Video Lesson: How to Play the Ballad Strum

Video Lesson: How to Play The Ballad Strum

Some of you will recall I did a free strumming series on YouTube a year or so ago. In it I covered some essential guitar strums aimed at getting you up and playing in a range of musical styles, fast.

Well, it seems that I missed one major style… ballad strum…

And it’s been eating away at me ever since.

So a few weeks back I got in front of a camera and filmed a couple of lessons covering this very cool, and not to mention, versatile strumming pattern.

Enjoy.

Comments

  1. Jean

    Thank you so much for all of your amazing free lessons Mark, I have learnt so much from you. You have a fantastic teaching style!

  2. John Hamill

    Hi Mark. Can you tell us what type of songs suit this particular type of strumming – with popular rock, blues or alternative examples?

    1. Mark McKenzie Post author

      I use it for both U2 songs “All I want is you” and “Still haven’t found what Im looking for” also Tom Pettys “Free falling”

  3. johnson

    nice strumming pattern, I’ll practice really nice

  4. Lauren

    Thank you, Mark! Your videos are always so helpful! 🙂

  5. Jorge

    I love your strumming lesons , but this ballad strumming , I can’t get it , the timing. Because what I learned from you : D DU D That is 3 count D =1 , DU = 2 & , D = 3 AND if I doit twice thats a 6 count. Can this be a 3/4 or what . Can you help me better with the beat count. Ones more for me you are the best , teacher that helped me staying on beat with your strumming leasons.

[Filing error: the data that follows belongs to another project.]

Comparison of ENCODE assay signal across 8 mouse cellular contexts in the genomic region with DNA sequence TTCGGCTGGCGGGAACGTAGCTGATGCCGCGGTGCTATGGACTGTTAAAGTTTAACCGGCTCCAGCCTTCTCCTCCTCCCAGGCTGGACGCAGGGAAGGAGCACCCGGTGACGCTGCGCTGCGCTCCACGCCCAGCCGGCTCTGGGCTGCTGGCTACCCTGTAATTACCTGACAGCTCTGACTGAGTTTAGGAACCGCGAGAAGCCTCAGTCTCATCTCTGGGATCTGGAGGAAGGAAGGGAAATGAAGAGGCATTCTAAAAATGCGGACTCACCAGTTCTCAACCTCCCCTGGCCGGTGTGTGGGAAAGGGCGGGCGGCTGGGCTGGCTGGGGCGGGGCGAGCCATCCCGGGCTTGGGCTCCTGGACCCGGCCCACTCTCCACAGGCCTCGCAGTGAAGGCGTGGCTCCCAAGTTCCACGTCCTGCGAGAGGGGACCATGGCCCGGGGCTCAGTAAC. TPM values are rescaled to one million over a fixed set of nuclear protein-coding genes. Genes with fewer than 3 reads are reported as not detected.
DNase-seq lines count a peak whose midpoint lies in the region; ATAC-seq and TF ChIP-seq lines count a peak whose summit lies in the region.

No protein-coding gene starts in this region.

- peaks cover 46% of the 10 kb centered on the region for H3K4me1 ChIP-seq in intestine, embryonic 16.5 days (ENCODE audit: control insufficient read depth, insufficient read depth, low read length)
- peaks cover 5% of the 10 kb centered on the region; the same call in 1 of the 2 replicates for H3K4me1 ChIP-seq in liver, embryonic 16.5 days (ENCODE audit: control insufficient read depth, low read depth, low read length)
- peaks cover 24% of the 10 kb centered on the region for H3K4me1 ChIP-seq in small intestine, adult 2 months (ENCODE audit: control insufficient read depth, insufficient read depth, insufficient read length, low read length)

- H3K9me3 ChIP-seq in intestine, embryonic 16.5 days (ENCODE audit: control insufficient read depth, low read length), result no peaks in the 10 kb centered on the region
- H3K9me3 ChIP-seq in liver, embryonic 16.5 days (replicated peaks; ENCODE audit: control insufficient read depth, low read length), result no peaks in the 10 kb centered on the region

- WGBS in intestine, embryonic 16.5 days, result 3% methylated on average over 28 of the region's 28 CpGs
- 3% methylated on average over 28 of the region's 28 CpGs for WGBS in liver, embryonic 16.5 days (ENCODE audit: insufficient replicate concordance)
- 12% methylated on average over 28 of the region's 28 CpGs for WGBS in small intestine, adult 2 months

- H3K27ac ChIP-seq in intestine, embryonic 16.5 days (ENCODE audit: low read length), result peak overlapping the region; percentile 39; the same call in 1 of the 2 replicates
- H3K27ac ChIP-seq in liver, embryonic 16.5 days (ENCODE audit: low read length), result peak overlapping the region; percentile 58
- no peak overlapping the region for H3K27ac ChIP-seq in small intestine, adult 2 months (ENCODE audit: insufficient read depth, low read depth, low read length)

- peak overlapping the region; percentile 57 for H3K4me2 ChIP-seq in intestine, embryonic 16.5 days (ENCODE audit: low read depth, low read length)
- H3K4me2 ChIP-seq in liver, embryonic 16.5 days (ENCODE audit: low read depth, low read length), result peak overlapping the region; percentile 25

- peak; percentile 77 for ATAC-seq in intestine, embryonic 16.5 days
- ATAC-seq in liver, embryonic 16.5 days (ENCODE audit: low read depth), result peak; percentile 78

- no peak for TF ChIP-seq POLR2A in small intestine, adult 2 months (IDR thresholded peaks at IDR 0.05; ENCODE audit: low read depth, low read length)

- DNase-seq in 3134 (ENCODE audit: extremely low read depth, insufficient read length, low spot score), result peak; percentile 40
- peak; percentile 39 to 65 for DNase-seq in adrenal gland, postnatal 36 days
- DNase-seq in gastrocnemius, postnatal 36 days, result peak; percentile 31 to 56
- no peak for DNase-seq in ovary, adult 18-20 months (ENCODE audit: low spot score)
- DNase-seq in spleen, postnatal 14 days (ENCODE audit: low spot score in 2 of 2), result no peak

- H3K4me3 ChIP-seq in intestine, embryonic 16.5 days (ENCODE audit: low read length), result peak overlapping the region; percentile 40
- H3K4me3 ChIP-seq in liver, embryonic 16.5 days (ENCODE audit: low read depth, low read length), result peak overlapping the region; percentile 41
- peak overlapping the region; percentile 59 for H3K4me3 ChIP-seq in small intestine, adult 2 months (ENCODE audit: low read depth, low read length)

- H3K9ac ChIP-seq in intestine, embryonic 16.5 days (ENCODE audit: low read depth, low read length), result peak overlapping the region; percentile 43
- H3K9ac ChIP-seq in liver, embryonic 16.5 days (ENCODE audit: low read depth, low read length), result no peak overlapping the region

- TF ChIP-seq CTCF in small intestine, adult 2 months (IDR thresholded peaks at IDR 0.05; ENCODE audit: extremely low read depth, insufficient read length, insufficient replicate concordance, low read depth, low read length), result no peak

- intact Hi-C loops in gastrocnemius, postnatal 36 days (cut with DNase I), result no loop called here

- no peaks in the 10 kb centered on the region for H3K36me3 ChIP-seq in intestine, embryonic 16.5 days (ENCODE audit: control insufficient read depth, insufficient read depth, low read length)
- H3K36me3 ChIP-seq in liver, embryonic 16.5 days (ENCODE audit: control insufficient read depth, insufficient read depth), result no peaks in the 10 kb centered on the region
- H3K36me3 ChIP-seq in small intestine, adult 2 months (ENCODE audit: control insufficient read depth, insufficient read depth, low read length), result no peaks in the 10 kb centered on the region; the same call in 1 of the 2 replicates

1. Mark McKenzie Post author

      Hi Jorge, yes this one is a little tricky like that. It’s still a 4/4 count, but the accented strokes fall ‘off the beat’, which makes it a little more difficult to learn than the other strums I’ve taught so far. It’s also what makes this rhythm sound so cool… the 3 accented strokes over the 4 main beats gives this a triplet type feel. Fun to play once you’ve got it. It can help to write it out like this:

      1 e + a 2 e + a 3 e + a 4 e + a
      D d u d D d u d D

      In the diagram above, each beat is broken up into smaller bits (i.e. 1 e + a, pronounced “One E And A”) to see where the stokes lay.

  6. Kenneth Elmore

    Mark
    Thanks for the download. I was looking for a course that would systematically help me reach my goal of becoming a well rounded and proficient player. Not a beginner,however I have major gaps in my overall ability as a player. I took a couple of your free courses on line and was amazed in the progress I was seeing.It became clear to me that I need to go back to the very basics beginner level and start over if I want to reach my goals.

  7. Jay

    Cheers mark awesome lesson keep them coming thanks

  8. Ron Mittler

    First let me thank you I could not afford to take lessons if it was not for you and what you’ve been doing on the Internet I took a break from the guitar for about a month my wife passed away a month ago this was the last thing she purchased for me she wanted me to do something as I am home most of the time unable to work full-time I’m starting to get back into it now I won’t give up because I know that’s what she would want she would say oh that almost sounds like music thank you Mark

  9. Phil Higdon aka Silver Beard

    Very nice strumming pattern. Seems to work better at faster tempo than a similar one I learned recently. After 45ys of playing acoustic guitar as a hobby I am really working on boosting my guitar playing and teaching skills and knowledge. Since I have been self taught I missed skills I want now. It helps my solo folk music shows and my teaching. Best of all the new skills I’m learning are fun!

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